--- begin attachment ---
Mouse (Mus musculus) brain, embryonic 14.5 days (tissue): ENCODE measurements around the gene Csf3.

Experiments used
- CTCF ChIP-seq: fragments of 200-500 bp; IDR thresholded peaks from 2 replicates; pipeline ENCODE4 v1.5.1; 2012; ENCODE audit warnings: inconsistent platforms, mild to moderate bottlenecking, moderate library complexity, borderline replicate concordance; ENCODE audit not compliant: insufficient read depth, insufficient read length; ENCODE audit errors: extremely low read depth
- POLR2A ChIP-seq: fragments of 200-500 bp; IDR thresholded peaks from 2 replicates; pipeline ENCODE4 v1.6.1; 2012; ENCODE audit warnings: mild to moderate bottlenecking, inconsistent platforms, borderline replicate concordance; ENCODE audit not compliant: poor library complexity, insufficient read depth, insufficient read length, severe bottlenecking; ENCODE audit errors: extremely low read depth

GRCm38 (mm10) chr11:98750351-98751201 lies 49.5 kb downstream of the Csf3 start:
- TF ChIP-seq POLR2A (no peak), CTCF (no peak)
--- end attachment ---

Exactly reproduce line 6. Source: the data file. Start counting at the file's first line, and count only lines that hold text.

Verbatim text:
- TF ChIP-seq POLR2A (no peak), CTCF (no peak)